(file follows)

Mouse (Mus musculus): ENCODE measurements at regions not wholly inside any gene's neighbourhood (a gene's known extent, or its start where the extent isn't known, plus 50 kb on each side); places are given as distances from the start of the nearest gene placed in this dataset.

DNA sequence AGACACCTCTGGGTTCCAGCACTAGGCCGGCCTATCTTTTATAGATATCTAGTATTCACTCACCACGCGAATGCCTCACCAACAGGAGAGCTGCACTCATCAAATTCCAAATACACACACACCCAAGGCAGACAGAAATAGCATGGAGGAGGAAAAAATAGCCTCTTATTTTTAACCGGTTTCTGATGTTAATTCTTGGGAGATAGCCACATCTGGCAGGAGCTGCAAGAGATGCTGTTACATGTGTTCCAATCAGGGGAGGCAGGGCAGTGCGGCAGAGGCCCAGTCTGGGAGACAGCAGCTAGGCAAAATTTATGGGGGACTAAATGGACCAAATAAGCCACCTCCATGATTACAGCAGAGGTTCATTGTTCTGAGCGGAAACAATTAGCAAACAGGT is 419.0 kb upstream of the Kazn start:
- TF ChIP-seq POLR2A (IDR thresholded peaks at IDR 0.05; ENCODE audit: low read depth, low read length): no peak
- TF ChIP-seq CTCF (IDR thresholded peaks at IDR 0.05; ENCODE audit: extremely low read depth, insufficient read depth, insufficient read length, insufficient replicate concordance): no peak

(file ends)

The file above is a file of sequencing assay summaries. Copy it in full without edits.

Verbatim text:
Mouse (Mus musculus): ENCODE measurements at regions not wholly inside any gene's neighbourhood (a gene's known extent, or its start where the extent isn't known, plus 50 kb on each side); places are given as distances from the start of the nearest gene placed in this dataset.

DNA sequence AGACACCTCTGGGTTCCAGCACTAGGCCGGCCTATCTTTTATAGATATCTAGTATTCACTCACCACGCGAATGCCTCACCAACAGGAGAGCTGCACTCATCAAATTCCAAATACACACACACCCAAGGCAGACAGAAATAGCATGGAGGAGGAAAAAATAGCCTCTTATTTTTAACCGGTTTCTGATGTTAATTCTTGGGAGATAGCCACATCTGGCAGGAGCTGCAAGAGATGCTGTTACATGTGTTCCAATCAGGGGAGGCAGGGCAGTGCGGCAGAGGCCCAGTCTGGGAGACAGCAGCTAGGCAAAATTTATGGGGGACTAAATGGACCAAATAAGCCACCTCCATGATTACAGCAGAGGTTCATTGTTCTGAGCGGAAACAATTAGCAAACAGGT is 419.0 kb upstream of the Kazn start:
- TF ChIP-seq POLR2A (IDR thresholded peaks at IDR 0.05; ENCODE audit: low read depth, low read length): no peak
- TF ChIP-seq CTCF (IDR thresholded peaks at IDR 0.05; ENCODE audit: extremely low read depth, insufficient read depth, insufficient read length, insufficient replicate concordance): no peak